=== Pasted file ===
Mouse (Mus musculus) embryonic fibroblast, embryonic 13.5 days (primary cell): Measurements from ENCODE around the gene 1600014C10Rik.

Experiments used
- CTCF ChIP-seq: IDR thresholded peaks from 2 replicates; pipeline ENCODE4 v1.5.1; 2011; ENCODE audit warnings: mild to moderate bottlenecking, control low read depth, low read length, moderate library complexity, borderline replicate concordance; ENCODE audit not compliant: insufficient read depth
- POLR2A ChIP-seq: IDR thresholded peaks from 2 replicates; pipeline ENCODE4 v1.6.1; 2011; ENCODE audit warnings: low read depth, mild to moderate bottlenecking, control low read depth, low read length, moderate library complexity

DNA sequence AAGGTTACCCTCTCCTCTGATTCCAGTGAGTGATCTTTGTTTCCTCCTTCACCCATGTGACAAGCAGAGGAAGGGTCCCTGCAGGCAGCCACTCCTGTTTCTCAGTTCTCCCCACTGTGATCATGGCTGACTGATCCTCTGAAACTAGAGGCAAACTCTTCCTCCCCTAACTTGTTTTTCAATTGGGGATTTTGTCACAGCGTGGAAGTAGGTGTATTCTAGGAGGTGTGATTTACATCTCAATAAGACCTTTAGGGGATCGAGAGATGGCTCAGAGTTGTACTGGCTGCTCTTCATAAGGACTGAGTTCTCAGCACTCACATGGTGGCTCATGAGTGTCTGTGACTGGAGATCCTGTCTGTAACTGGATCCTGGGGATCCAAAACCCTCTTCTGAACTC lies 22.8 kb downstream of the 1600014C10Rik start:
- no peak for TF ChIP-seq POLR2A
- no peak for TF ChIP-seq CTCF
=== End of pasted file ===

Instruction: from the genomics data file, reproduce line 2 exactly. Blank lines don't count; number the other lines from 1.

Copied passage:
Experiments used